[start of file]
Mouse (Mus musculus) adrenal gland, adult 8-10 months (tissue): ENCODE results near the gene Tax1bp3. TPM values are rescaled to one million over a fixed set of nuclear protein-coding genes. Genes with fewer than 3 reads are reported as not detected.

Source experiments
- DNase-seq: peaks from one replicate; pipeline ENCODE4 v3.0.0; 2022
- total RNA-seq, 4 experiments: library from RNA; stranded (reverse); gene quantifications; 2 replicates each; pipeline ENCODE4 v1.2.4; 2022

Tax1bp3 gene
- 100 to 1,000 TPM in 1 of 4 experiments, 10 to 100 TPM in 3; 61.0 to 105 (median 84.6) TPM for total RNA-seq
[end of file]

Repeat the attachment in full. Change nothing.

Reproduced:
Mouse (Mus musculus) adrenal gland, adult 8-10 months (tissue): ENCODE results near the gene Tax1bp3. TPM values are rescaled to one million over a fixed set of nuclear protein-coding genes. Genes with fewer than 3 reads are reported as not detected.

Source experiments
- DNase-seq: peaks from one replicate; pipeline ENCODE4 v3.0.0; 2022
- total RNA-seq, 4 experiments: library from RNA; stranded (reverse); gene quantifications; 2 replicates each; pipeline ENCODE4 v1.2.4; 2022

Tax1bp3 gene
- 100 to 1,000 TPM in 1 of 4 experiments, 10 to 100 TPM in 3; 61.0 to 105 (median 84.6) TPM for total RNA-seq